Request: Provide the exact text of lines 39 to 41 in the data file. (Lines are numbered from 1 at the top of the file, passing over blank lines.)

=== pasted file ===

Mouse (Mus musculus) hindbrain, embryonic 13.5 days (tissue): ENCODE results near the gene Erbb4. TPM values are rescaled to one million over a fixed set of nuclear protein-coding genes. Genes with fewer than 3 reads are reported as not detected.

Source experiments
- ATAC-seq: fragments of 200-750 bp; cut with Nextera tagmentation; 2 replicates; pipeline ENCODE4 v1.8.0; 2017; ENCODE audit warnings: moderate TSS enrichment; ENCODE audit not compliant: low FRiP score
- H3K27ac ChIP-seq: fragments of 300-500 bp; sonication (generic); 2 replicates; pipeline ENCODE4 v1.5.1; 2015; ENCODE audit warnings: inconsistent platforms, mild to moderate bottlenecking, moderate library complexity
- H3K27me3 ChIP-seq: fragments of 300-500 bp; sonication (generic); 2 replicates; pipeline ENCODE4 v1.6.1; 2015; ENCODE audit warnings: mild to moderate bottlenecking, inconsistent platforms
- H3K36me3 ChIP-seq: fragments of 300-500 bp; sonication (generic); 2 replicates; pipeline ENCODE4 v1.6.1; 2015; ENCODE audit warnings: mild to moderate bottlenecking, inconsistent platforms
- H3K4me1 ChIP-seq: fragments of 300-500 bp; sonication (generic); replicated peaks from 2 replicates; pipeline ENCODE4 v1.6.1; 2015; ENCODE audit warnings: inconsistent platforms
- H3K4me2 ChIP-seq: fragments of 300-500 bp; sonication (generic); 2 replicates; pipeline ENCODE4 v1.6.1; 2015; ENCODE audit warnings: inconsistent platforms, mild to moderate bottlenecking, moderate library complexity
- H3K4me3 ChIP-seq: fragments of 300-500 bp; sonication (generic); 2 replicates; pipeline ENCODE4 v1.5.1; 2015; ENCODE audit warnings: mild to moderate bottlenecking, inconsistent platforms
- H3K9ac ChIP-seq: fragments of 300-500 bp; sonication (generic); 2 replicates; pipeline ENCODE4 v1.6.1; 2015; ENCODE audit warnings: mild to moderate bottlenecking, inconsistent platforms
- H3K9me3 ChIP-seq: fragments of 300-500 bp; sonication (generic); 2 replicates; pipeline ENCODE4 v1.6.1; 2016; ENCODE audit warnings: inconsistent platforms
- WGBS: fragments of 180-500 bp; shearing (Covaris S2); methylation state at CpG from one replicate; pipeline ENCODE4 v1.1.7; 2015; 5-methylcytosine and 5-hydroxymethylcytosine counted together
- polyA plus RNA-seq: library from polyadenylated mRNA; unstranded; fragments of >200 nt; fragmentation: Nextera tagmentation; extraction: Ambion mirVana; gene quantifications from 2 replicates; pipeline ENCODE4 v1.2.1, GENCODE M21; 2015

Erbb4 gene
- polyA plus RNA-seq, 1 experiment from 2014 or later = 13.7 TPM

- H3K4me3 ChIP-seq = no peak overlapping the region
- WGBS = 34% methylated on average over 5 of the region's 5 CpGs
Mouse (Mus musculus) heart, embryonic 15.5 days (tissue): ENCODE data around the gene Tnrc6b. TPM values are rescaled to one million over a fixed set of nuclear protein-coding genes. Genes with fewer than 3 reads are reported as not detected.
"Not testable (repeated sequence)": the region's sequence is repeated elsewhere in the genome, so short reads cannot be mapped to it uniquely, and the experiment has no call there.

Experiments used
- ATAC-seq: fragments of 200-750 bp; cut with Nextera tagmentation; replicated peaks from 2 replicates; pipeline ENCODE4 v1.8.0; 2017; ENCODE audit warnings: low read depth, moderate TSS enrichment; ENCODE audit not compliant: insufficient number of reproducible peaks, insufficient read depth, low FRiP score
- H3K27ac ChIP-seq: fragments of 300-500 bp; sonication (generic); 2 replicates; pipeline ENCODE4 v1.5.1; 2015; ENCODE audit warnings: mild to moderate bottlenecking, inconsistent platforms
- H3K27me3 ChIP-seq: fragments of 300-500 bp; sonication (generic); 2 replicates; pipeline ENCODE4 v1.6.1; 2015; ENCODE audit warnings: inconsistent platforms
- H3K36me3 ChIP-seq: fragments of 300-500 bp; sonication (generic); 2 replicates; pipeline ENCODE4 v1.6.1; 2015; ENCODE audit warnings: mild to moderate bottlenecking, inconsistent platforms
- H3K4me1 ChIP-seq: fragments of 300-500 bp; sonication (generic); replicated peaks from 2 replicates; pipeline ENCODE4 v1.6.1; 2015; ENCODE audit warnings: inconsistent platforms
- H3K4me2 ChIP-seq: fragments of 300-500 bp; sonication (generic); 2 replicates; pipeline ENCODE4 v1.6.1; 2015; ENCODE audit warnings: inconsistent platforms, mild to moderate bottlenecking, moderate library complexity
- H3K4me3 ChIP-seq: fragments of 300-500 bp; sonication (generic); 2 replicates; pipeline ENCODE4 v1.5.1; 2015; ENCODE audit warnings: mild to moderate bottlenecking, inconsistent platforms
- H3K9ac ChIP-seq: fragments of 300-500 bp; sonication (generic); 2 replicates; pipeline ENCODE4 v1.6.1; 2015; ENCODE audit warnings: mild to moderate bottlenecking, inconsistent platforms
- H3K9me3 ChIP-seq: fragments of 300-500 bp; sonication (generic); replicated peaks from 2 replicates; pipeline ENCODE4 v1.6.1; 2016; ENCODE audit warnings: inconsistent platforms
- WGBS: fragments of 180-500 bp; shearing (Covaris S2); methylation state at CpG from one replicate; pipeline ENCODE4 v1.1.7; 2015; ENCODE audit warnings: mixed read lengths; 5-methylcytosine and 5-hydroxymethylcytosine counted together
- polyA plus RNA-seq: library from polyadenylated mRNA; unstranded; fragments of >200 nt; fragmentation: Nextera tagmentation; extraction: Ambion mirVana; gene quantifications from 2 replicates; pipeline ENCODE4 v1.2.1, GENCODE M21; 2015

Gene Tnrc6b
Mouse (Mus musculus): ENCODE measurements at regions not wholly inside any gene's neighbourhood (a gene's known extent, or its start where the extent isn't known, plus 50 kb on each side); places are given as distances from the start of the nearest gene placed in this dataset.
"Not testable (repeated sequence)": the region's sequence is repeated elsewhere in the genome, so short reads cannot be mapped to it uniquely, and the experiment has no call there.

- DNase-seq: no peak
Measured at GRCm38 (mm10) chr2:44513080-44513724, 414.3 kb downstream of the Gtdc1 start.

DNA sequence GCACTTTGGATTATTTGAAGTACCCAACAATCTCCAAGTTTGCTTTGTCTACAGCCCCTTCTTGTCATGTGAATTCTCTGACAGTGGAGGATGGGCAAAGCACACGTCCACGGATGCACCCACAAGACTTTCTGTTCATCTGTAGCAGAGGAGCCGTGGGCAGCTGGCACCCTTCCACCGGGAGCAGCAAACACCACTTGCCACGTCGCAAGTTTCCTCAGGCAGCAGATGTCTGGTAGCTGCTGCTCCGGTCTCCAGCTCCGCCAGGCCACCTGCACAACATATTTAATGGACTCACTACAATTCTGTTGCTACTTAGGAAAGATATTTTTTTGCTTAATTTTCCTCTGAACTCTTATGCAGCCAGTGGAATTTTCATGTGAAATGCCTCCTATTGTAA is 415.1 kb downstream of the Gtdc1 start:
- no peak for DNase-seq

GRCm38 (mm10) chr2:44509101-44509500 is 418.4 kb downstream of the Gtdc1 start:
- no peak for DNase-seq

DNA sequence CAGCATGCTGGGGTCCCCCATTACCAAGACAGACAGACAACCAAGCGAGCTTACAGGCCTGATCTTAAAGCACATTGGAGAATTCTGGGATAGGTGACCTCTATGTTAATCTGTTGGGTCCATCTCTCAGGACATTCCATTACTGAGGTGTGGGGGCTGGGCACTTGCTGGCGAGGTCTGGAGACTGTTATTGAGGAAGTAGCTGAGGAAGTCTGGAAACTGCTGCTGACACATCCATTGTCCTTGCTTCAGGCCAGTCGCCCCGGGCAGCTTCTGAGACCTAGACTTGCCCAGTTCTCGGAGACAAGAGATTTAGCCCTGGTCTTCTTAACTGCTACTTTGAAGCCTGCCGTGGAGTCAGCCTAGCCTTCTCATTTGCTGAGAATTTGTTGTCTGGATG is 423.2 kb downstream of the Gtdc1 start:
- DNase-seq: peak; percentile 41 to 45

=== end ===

GRCm38 (mm10) chr2:44509101-44509500 is 418.4 kb downstream of the Gtdc1 start:
- no peak for DNase-seq

DNA sequence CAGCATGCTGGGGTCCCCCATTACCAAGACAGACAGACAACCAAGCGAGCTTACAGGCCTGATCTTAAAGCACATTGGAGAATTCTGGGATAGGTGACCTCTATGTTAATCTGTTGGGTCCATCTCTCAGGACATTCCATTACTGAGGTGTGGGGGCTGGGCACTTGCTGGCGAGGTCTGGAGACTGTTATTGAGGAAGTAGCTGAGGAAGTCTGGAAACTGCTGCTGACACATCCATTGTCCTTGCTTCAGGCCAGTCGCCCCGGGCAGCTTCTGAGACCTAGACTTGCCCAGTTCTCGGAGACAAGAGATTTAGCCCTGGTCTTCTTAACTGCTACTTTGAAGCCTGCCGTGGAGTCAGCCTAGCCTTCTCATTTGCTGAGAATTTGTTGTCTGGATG is 423.2 kb downstream of the Gtdc1 start: